Bugs on a Slippery Plane: Understanding the Motility of Microbial Pathogens with Mathematical Modelling

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Many pathogenic microorganisms live in close association with surfaces, typically in thin films that either arise naturally or that they themselves create. In response to this constrained environment, the cells adjust their behaviour and morphology, invoking communication channels and inducing physical phenomena that allow for rapid colonization of biomedically relevant surfaces or the promotion of virulence factors. Thus, it is very important to measure and theoretically understand the key mechanisms for the apparent advantage obtained from swimming in thin films. We discuss experimental measurements of flows around a peritrichously flagellated bacterium constrained in a thin film, derive a simplified mathematical theory and Green's functions for flows in a thin film with general slip boundary conditions, and establish connections between theoretical and experimental results. This article aims to highlight the importance of mathematics as a tool to unlock qualitative mechanisms associated with experimental observations in the medical and biological sciences.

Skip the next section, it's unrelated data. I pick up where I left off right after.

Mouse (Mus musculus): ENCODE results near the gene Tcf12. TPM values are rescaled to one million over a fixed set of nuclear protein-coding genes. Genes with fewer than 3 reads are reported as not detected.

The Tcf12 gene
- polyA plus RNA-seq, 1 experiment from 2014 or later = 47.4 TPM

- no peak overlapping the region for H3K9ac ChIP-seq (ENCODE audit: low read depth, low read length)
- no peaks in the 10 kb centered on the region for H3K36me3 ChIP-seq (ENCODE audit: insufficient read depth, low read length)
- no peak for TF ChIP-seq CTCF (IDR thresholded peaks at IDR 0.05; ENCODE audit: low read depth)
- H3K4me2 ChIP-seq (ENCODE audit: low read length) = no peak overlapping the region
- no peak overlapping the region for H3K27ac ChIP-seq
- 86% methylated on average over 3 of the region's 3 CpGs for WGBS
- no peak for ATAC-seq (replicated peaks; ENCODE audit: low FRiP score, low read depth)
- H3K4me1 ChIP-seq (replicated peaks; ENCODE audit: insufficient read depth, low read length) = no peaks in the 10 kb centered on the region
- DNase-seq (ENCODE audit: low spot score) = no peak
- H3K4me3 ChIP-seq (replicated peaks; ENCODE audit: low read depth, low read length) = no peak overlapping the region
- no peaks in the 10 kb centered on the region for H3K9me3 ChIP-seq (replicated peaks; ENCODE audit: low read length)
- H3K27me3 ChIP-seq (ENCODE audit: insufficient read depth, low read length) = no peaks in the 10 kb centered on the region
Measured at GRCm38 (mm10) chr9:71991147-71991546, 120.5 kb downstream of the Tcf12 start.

Original languageEnglish
Title of host publicationBiophysics of Infection
EditorsMark C. Leake
Number of pages13
ISBN (Electronic)978-3-319-32187-5
ISBN (Print)978-3-319-32187-5
Publication statusPublished - 19 May 2016

Publication series

NameAdvances in experimental medicine and biology
PublisherSpringer New York
ISSN (Print)0065-2598

Bibliographical note

©Springer International Publishing Switzerland 2016. This is an author-produced version of the published paper. Uploaded in accordance with the publisher’s self-archiving policy. Further copying may not be permitted; contact the publisher for details

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